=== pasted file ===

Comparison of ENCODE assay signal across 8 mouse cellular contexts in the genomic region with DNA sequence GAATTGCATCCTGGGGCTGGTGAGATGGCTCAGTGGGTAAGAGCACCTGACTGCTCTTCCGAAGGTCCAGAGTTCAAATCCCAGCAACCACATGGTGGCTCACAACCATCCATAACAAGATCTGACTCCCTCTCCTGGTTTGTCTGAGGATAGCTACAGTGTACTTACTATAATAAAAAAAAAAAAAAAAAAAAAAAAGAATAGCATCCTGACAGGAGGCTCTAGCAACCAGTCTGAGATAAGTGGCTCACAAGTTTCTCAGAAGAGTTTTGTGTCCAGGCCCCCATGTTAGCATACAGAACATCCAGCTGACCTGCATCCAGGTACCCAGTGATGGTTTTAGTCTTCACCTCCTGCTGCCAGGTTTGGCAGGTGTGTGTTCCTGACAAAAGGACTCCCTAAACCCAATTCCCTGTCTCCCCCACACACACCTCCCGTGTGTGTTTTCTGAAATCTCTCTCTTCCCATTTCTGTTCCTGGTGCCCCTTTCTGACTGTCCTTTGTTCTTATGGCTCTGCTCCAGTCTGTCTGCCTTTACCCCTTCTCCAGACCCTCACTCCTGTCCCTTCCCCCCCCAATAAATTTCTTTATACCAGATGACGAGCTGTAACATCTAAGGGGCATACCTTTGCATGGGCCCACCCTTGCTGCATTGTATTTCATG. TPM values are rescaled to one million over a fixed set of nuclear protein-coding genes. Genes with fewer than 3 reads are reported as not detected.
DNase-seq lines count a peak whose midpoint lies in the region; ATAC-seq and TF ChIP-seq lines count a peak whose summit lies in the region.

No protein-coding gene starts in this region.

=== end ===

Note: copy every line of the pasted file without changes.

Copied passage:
Comparison of ENCODE assay signal across 8 mouse cellular contexts in the genomic region with DNA sequence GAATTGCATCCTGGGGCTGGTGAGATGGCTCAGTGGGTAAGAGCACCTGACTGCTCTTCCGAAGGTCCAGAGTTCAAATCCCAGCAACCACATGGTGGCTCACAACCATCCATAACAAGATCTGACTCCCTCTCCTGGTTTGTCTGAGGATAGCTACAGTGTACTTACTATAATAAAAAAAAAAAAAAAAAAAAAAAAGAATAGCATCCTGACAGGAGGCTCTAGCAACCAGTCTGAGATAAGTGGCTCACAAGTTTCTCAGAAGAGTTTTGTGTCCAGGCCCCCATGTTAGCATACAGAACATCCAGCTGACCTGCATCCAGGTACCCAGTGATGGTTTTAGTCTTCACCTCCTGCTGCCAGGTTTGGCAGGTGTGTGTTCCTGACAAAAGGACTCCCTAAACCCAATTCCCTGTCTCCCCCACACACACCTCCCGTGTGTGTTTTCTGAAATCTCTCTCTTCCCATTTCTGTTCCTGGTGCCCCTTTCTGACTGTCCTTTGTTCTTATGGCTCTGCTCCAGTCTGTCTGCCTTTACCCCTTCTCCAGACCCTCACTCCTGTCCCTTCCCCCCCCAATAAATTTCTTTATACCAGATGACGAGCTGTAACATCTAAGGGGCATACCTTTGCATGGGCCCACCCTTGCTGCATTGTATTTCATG. TPM values are rescaled to one million over a fixed set of nuclear protein-coding genes. Genes with fewer than 3 reads are reported as not detected.
DNase-seq lines count a peak whose midpoint lies in the region; ATAC-seq and TF ChIP-seq lines count a peak whose summit lies in the region.

No protein-coding gene starts in this region.